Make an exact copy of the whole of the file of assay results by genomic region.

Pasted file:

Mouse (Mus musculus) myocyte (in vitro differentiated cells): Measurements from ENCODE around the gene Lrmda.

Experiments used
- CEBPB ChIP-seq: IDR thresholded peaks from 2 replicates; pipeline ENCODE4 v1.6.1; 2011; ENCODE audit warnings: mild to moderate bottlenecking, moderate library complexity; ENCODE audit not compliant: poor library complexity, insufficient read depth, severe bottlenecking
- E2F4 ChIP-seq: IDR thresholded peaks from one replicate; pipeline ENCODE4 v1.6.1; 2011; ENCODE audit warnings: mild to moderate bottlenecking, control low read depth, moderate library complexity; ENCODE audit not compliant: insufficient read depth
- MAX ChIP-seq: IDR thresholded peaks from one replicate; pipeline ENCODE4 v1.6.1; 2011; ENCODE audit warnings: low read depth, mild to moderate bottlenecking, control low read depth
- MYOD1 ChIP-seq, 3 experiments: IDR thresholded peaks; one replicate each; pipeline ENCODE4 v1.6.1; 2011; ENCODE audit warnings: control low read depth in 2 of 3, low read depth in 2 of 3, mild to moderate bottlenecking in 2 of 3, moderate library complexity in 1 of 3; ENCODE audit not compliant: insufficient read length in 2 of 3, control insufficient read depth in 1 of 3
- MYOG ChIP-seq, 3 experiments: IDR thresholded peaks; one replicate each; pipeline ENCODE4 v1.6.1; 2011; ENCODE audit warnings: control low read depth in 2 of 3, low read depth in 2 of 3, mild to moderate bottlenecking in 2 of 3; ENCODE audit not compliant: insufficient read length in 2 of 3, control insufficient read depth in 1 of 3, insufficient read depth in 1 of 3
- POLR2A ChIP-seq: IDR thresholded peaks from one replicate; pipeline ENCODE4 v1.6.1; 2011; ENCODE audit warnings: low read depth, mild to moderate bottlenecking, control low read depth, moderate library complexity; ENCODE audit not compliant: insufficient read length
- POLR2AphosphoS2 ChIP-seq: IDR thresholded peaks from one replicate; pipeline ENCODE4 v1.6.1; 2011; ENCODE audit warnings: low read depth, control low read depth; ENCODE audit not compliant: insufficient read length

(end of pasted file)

Mouse (Mus musculus) myocyte (in vitro differentiated cells): Measurements from ENCODE around the gene Lrmda.

Experiments used
- CEBPB ChIP-seq: IDR thresholded peaks from 2 replicates; pipeline ENCODE4 v1.6.1; 2011; ENCODE audit warnings: mild to moderate bottlenecking, moderate library complexity; ENCODE audit not compliant: poor library complexity, insufficient read depth, severe bottlenecking
- E2F4 ChIP-seq: IDR thresholded peaks from one replicate; pipeline ENCODE4 v1.6.1; 2011; ENCODE audit warnings: mild to moderate bottlenecking, control low read depth, moderate library complexity; ENCODE audit not compliant: insufficient read depth
- MAX ChIP-seq: IDR thresholded peaks from one replicate; pipeline ENCODE4 v1.6.1; 2011; ENCODE audit warnings: low read depth, mild to moderate bottlenecking, control low read depth
- MYOD1 ChIP-seq, 3 experiments: IDR thresholded peaks; one replicate each; pipeline ENCODE4 v1.6.1; 2011; ENCODE audit warnings: control low read depth in 2 of 3, low read depth in 2 of 3, mild to moderate bottlenecking in 2 of 3, moderate library complexity in 1 of 3; ENCODE audit not compliant: insufficient read length in 2 of 3, control insufficient read depth in 1 of 3
- MYOG ChIP-seq, 3 experiments: IDR thresholded peaks; one replicate each; pipeline ENCODE4 v1.6.1; 2011; ENCODE audit warnings: control low read depth in 2 of 3, low read depth in 2 of 3, mild to moderate bottlenecking in 2 of 3; ENCODE audit not compliant: insufficient read length in 2 of 3, control insufficient read depth in 1 of 3, insufficient read depth in 1 of 3
- POLR2A ChIP-seq: IDR thresholded peaks from one replicate; pipeline ENCODE4 v1.6.1; 2011; ENCODE audit warnings: low read depth, mild to moderate bottlenecking, control low read depth, moderate library complexity; ENCODE audit not compliant: insufficient read length
- POLR2AphosphoS2 ChIP-seq: IDR thresholded peaks from one replicate; pipeline ENCODE4 v1.6.1; 2011; ENCODE audit warnings: low read depth, control low read depth; ENCODE audit not compliant: insufficient read length